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Born in St. John's, Newfoundland, Mary Walsh's first job in show business was working as a summer replacement radio announcer for the CBC. Through that position, she was offered a part in a local play and then joined the Newfoundland Travelling Theatre Company (NTTC), where she worked with Andy Jones, Cathy Jones, Tommy Sexton, Greg Malone, Robert Joy and Diane Olsen.
Afterwards, she moved to Toronto to take acting at Ryerson, then joined her former NTTC collaborators in a play called Cod on a Stick performed at Toronto's Theatre Passe Muraille. The play was such a hit that CBC brought them back to St. John's to record it for radio in 1974. They then named their company Codco (for Cod Company) and toured nationally, and internationally until 1976.
Walsh made her TV debut in 1977 writing and starring in the CBC miniseries The Root Seller. In 1979, Walsh starred in the CBC miniseries Up at Ours. In 1981, she joined The Wonderful Grand Band, both on television, and on a national tour. In 1986, Walsh and the other members of Codco wrote and starred in their own self-titled series on CBC. During this time, Walsh was also the artistic director for the Resource Centre for the Arts, directing, and appearing in such hugely popular collective creations as Terras de Bacchalau, Makin’ Time with the Yanks… as well as making the occasional film appearance, including Mike Jones' Secret Nation, for which she won Best Supporting Actress at the 1992 Atlantic Film Festival.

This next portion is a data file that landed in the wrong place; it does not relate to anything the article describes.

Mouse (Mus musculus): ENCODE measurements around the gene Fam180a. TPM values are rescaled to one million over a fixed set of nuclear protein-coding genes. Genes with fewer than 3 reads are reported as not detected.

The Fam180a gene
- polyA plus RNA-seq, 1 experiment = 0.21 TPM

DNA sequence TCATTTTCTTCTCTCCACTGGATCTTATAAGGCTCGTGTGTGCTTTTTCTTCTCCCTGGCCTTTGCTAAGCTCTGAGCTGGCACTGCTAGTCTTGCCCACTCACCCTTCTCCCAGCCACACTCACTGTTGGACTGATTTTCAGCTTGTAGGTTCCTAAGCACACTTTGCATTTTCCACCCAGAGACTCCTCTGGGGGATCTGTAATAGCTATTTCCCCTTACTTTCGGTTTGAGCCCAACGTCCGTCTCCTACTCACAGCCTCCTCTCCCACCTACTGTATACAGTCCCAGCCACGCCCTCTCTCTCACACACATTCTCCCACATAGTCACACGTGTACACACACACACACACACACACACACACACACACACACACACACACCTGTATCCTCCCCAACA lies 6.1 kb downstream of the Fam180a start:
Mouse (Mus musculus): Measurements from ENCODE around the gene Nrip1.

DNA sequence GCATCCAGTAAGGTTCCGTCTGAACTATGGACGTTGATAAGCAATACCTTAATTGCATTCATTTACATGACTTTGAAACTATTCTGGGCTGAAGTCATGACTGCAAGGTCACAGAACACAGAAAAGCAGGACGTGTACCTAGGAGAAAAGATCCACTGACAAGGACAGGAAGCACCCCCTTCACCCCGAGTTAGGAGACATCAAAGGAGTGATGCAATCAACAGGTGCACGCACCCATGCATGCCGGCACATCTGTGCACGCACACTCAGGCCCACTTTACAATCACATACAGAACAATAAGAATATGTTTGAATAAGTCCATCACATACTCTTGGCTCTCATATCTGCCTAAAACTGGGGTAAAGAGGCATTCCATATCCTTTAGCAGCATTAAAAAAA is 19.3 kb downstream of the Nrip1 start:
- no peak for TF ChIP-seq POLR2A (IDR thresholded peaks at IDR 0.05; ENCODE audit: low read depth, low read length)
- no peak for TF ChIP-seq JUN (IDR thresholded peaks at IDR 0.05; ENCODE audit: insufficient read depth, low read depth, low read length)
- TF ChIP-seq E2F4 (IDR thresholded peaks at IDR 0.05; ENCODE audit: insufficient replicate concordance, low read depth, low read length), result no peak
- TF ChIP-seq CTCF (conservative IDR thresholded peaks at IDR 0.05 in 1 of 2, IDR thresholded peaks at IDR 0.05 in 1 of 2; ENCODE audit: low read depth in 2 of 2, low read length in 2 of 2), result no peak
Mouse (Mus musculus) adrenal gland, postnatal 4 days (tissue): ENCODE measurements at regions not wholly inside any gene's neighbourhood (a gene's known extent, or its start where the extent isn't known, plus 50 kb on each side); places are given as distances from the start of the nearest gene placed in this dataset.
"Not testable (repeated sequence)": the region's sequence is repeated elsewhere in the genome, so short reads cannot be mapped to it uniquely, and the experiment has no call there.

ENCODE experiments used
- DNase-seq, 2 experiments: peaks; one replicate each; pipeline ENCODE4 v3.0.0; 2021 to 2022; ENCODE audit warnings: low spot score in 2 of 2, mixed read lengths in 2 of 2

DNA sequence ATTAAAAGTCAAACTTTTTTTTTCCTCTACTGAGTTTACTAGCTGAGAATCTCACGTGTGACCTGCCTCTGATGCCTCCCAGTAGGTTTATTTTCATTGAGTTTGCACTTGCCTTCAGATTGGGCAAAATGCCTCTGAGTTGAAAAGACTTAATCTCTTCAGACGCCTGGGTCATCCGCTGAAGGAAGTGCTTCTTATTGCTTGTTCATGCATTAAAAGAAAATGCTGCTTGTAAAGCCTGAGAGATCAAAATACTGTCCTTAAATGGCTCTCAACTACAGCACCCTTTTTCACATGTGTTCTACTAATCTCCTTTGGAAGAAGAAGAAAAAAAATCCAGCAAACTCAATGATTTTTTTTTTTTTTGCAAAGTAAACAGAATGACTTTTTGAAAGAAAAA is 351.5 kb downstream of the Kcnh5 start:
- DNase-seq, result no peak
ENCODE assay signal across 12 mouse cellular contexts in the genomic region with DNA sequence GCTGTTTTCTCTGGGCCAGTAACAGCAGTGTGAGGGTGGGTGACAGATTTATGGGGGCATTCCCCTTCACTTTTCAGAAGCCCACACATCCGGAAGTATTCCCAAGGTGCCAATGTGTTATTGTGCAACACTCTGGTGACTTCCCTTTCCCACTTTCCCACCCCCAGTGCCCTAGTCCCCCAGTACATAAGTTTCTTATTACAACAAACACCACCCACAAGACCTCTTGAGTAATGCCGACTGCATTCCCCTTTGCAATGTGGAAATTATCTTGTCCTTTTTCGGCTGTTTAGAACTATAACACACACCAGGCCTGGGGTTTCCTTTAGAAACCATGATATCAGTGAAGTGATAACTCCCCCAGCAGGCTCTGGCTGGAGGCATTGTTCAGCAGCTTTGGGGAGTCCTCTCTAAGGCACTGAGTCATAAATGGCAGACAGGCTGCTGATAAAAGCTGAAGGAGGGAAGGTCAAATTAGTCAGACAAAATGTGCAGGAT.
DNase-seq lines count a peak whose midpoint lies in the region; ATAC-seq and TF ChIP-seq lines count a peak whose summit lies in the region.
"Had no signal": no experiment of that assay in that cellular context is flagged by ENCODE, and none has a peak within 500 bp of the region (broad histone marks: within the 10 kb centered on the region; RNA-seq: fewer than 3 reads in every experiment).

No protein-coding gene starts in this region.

In 1992 Walsh created a new show called This Hour Has 22 Minutes for Salter Street Films and the CBC. A satirical take on current affairs, it was a big hit within Canada. Since its 1992 debut, it has not been off the air, winning numerous Gemini and Canadian Comedy awards. Walsh has also won two Gemini awards (one for writing, one for performance) for her new series, Hatching, Matching and Dispatching, which debuted in 2005.
Having appeared in many feature films such as New Waterford Girl (1999, for which she received a Genie nomination), Violet (2000), Mambo italiano (2003) and Geraldine's Fortune (2004), Walsh decided to step behind the camera with a script she'd co-written-the dark comedy Young Triffie (2007). Walsh also appears in the film as Millie Bishop. In 2009 she starred in Crackie which garnered her another Genie nomination. Walsh appears in The Grand Seduction starring Brendan Gleeson now filming in 2012.
Walsh has been ubiquitous on Canadian television including numerous recent appearances on This Hour Has 22 Minutes, that recently included one that caused a sensation when she ambushed the Mayor of Toronto Rob Ford. She has appeared diversely in both drama and comedy in such series as the award winning Hatching, Matching and Dispatching that she both wrote and starred in, Mary Walsh: Open Book, DaVinci: The Quality of Life, and as a guest star on the 300th episode of Royal Canadian Air Farce (as Marg Delahunty), Murdoch Mysteries, The Wind In The Willows for Masterpiece Theatre on the BBC, the very first episode of The Republic Of Doyle as Miranda Cahill, The Duchess of George Street and many more.
Walsh has honorary degrees from Memorial University of Newfoundland, Trent University, McGill University, University of Prince Edward Island, and Mount Saint Vincent University. She was made a Member of the Order of Canada in 2000 and in 2012 she received a Governor General's Performing Arts Awards for Lifetime Artistic Achievement.